by Howard Lestrud
ECM Political Editor
Former Minnesota House of Representatives Minority Leader Marty Seifert is brimming with confidence just days after entering the gubernatorial race on the Republican side.
Seifert announced his candidacy in late November. His candidacy has been well-received, he said.
Seifert, a candidate for governor in 2010, is one of six Republican candidates who have tossed their hats into the ring for 2014. He was edged for the party endorsement by Tom Emmer in 2010.
Other announced Republican candidates are Rob Farnsworth, teacher and candidate for Minnesota’s 8th Congressional District in 2010; Scott Honour, investment banker; Jeff Johnson, Hennepin County commissioner and former state representative; Dave Thompson, state senator and former radio talk host; and Kurt Zellers, state representative and former speaker of the House.
It is speculated there may be more Republicans entering the race. They include Matt Dean, state representative and former House majority leader; Karin Housley, state senator; Julie Rosen, state senator; and Richard Stanek, Hennepin County sheriff.
Seifert calls himself a unique candidate, one who, he says, can score the trifecta by winning the party endorsement, Republican primary and general election.
“I am probably the only candidate who can pull that off,” he said.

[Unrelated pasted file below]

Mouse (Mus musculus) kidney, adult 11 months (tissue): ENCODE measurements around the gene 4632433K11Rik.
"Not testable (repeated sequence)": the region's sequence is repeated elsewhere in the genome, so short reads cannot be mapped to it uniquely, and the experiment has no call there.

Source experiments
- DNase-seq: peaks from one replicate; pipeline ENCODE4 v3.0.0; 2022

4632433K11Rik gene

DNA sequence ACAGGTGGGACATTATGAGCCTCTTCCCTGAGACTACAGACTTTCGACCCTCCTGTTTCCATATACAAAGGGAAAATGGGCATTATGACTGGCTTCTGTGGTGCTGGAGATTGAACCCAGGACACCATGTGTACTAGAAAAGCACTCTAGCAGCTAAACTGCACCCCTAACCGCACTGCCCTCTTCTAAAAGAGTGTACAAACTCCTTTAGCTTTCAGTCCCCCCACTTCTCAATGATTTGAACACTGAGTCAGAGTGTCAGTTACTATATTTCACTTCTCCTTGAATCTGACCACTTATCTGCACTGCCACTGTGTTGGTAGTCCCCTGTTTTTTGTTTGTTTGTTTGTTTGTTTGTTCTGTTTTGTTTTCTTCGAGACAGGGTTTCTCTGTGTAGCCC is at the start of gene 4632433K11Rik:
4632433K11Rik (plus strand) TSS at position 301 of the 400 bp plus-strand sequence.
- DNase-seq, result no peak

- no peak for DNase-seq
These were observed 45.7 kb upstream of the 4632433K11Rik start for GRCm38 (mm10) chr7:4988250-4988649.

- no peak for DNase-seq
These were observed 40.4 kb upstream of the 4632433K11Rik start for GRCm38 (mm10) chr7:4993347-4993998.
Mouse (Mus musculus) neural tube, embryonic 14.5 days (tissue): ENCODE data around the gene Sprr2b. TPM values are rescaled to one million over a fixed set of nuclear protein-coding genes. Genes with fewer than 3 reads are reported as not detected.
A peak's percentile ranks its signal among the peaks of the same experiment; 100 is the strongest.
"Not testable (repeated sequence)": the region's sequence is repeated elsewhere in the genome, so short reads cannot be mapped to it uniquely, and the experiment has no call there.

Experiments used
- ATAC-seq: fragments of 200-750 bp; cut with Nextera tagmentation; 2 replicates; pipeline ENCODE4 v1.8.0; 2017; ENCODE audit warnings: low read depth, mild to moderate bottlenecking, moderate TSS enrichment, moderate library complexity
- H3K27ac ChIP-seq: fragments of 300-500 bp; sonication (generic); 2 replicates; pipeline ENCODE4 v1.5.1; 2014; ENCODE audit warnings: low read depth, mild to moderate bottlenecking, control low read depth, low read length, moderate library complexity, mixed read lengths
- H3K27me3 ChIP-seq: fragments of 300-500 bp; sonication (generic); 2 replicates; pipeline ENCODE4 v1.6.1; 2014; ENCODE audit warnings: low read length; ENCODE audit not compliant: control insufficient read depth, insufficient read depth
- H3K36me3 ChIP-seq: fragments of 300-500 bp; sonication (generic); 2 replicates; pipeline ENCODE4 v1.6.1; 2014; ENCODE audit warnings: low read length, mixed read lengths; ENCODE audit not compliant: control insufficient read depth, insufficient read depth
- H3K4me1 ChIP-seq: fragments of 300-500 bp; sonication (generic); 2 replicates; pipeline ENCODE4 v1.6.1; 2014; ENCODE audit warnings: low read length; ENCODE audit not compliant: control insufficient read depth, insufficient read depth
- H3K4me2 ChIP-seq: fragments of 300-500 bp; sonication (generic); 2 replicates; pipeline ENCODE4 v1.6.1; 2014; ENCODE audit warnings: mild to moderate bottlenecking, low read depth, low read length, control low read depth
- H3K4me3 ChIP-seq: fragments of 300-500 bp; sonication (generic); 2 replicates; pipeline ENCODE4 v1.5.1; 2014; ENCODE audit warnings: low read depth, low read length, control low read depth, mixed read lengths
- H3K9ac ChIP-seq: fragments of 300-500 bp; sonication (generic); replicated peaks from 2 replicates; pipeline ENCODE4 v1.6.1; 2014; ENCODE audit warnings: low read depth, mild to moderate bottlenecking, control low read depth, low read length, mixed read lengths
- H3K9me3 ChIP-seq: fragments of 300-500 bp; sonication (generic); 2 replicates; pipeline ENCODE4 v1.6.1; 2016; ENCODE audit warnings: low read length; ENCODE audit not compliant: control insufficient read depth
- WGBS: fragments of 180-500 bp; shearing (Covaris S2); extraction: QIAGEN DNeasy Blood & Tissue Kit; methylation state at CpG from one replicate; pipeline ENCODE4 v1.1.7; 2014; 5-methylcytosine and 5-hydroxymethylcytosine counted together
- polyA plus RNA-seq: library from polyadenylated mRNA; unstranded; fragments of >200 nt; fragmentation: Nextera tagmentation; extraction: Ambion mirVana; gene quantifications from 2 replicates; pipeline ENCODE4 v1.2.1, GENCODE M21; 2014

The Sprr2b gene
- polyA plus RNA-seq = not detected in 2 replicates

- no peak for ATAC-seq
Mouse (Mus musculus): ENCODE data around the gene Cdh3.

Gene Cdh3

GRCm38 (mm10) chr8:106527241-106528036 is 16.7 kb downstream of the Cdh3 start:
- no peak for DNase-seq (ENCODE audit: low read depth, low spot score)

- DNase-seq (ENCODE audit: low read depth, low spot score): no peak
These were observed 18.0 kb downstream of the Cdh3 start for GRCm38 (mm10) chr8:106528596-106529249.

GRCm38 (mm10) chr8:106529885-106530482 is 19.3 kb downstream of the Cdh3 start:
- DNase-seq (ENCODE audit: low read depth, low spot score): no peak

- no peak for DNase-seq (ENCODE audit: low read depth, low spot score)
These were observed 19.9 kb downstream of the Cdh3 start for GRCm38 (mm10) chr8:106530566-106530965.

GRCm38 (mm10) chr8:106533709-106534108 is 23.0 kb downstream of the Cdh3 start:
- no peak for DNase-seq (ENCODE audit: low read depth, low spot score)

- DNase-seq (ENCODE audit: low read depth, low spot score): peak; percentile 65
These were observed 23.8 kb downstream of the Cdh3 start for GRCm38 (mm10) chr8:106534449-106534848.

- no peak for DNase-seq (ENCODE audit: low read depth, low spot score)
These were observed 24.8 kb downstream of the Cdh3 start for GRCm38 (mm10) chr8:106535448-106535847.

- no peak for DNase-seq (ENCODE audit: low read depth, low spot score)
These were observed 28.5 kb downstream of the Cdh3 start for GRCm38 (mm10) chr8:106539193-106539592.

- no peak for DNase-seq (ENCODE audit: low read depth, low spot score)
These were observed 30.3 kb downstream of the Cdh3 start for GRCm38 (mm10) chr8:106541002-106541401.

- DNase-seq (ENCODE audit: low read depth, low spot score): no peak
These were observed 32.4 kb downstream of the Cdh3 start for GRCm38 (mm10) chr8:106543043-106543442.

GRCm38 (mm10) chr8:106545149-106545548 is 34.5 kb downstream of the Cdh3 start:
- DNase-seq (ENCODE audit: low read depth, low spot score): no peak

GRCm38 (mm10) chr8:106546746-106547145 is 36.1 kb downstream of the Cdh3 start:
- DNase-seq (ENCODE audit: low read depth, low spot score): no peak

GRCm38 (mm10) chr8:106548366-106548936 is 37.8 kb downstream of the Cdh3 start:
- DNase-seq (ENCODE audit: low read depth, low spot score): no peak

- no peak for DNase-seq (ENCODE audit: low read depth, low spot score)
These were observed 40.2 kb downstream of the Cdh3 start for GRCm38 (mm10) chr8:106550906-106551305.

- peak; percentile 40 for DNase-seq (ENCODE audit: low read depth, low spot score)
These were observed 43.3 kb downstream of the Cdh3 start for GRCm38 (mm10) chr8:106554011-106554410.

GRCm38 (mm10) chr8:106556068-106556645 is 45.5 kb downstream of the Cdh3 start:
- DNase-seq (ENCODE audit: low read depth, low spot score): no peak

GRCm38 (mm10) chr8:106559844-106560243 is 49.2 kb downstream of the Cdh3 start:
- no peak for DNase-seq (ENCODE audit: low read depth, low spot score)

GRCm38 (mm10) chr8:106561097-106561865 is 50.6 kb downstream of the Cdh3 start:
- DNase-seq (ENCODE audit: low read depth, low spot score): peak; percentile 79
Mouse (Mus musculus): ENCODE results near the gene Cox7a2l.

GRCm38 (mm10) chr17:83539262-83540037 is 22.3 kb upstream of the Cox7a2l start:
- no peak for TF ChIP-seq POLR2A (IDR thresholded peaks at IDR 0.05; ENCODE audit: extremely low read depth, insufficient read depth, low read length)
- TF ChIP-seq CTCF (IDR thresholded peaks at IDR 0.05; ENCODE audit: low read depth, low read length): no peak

Seifert said he distinguishes himself from other candidates by being from the private sector the past four years “and living in the real world” and not in the bubble of the state Capitol building. Seifert served 14 years in the Minnesota House.
The No. 1 issue in this campaign will be leadership, Seifert said.
There are lots of other issues to address, for example, taxes and budget, education and public safety, Seifert said. Leadership has been missing from the governor’s chair the past three years, evident by the meandering, inconsistent attempted leadership of DFLer Mark Dayton, Seifert said.
Seifert criticizes Dayton’s lead in the adoption of “a horrifically” bad stadium bill and the raising of taxes by billions of dollars. Seifert said Dayton has shown the inability to lead his departments to reduce spending or to do anything different for the good of Minnesota.
Seifert said he has the proven ability to get votes of non-Republicans, winning general elections in a House district that was carried by everyone from President Bill Clinton to Minnesota Attorney General Lori Swanson, both Democrats. Seifert pulled 60-70 percent of the vote in the seven House elections he won.
It’s a simple fact that a candidate can’t win a state election in Minnesota with only Republican votes, Seifert said. Explaining his success, Seifert said: “I think people like straight talk and they like a sense of humor. People see me as a main street conservative.”
Seifert prides himself with a mix of legislative and private-sector experience. He has also been a public high school teacher at Marshall and a former admissions counselor at Southwest Minnesota State University.
After retiring from the Legislature, Seifert obtained his real estate license and has chiefly been a buyer’s agent for Real Estate Retrievers in Marshall.